next: water: how do you get water into your home? who is responsible for that water pumping? how is that water fed to you--if the power fails, will it continue to work, and for how long? do you have a septic system that requires water in order for it to flush a toilet? if you have a pump, or your local neighborhood relies on a pump, what's the backup plan for keeping that pump powered? generators can be rigged to provide power, but that's not something to learn to do AFTER the power is out.

How do you keep your basement from flooding? if you need a sump pump, then how will you keep the sump pump powered if you lose power?

Allison said...

Allison said...

a simple introduction to what's lousy about most fireplaces:
We like to put woodburning fireplaces into one of three categories: really good heaters, pretty good heaters and air conditioners.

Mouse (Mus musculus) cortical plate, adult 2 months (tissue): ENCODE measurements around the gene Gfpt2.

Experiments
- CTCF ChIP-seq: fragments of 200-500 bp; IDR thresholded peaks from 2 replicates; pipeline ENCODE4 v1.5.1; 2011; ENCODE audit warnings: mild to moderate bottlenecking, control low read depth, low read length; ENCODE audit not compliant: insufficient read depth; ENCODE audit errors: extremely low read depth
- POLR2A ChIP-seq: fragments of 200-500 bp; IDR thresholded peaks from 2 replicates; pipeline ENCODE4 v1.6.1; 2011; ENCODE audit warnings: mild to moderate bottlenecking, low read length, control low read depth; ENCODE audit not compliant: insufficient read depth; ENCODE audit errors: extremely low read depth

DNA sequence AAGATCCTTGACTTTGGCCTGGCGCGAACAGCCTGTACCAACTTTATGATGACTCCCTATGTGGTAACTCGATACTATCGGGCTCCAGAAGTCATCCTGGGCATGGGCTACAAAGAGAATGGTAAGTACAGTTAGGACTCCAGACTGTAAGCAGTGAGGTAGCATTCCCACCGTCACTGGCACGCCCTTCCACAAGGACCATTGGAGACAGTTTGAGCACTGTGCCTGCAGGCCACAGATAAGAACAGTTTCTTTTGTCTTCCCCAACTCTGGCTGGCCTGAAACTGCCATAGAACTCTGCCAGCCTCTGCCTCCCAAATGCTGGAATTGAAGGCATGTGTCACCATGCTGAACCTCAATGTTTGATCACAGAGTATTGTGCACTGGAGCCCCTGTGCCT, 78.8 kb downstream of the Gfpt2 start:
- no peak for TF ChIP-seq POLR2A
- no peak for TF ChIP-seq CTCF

The air conditioners are characterized by pulling more air out of the house than they give back in heat so their net effect on the house as a system is to cool it. Glass doors are usually an option rather than a standard feature and they are not gasketed or sealed, nor should they be closed when the unit is burning. The optional outside air will not provide more than a quarter of the combustion air needs.

The pretty good heaters are a big step up in terms of heating ability. They will generally have sealed, gasketed doors and outside air sufficient to provide all combustion air needs. They are not E.P.A. certified. As exempt units, you cannot control the heat output other than by the fuel load.

The primary difference between the pretty good and really good heaters is that the latter are E.P.A. certified. What that means to you is that you can control the combustion air intake, thereby controlling the heat output and, consequently, the burn time...

...The Cure for the Common Fireplace